The contemporary art world lost one of its most invigorating and pioneering creative forces when Gilbert “Magú” Luján passed away yesterday afternoon at the age of 70. A statement posted to the Magulandia Facebook page noted that he had died in the company of his immediate family. Future updates would be given to friends and fans alike on how they can help celebrate Luján's life. The influential Chicano sculptor, muralist and painter battled cancer; supporters organized fundraising events such as an August “Cruisin' Magulandia” benefit exhibition in Pomona, where all proceeds will be donated to the preservation of his artistic legacy.
“Our brother Gilbert 'Magú' Luján, will always be recognized as one of those who invented the vocabulary and aesthetics of what is today called Chicano Art,” says María Elena Gaitan who is scheduled to provide the music as “Chola con Cello” at the special preview reception of the exhibit. “He was a man with deep love for his family and community and one of the kindest, most loving and generous human beings I have ever met.”
Luján's work definitely left a deep indelible mark on what constituted art and culture in Southern California and beyond. His creative output has always been a rich amalgamation of the historical arc of his people from Meso-American folk to lowrider culture. As the Chicano movement continued into the early '70s, he completed his Master of Fine Arts Degree from the University of California, Irvine and became founder of the famous “Los Four” Chicano art collective. Together with Carlos Almaraz, Frank Romero, and Beto de la Rocha, Luján contributed to artistically articulating and helping manifest the vibrancy of the social movement. Los Four famously broke new ground in 1974 by putting on the first ever Chicano Art exhibit at the Los Angeles County Museum of Art.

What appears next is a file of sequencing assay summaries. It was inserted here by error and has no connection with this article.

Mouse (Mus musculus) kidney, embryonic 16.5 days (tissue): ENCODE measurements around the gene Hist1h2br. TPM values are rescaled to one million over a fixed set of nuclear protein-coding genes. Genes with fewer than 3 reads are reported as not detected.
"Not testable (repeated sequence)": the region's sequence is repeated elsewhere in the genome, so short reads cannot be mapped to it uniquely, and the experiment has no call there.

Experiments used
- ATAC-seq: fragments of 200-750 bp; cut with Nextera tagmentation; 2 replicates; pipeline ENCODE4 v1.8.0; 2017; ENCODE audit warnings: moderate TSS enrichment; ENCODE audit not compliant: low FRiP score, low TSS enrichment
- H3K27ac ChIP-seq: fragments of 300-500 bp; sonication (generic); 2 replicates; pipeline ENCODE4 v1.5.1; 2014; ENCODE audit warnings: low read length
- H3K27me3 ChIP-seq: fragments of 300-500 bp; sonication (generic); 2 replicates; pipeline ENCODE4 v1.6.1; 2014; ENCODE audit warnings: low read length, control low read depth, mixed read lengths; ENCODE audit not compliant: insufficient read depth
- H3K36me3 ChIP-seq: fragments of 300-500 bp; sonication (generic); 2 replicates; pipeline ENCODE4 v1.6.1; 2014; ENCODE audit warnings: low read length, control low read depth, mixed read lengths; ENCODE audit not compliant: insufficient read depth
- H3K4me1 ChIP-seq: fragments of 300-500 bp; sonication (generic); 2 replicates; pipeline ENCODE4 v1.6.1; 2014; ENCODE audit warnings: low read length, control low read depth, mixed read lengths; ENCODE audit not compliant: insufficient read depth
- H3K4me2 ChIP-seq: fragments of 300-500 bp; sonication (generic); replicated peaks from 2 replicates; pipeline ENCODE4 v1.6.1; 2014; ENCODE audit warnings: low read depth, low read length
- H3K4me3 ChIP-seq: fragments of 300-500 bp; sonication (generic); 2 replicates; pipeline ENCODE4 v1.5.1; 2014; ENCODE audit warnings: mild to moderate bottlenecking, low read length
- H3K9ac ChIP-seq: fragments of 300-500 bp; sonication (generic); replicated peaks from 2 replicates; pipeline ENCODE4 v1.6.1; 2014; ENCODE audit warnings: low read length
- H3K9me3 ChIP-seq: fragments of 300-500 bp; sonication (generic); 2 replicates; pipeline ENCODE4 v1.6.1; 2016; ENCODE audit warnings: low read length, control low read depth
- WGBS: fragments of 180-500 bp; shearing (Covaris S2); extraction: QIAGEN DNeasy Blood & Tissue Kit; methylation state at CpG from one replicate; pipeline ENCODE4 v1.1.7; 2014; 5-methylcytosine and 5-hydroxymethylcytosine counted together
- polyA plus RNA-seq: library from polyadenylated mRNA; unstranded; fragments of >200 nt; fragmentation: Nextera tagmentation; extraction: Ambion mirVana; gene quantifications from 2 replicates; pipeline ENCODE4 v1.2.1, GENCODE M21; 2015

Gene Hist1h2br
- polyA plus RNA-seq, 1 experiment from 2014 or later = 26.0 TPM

Luján returned to Orange County as recently as the spring of 2008. Together with Beto de la Rocha and other participating artists, he was present for the very well attended opening of the Azul, Verde y Colorado exhibit organized at SolArt Gallery in Santa Ana. “I think the community spirit and feeling that we have today must grow and expand,” Luján says to the crowd in video collage of the event before the music of son jarocho strikes its first note.
The Magulandia website has been updated today to include a PayPal donation to assist the family as well as a new page for those to post and share their memories of Luján. “He had infinite patience for the youth and for seekers of knowledge and culture and no tolerance for injustice, snobbery or gatekeepers and abusers of power,” Chola con Cello says of her friend in memoriam. “He will be remembered for his laughter, for his gentle ways, for his beautiful children and grandchildren, for his friendships and for his inability to live any other life than that of an artist.”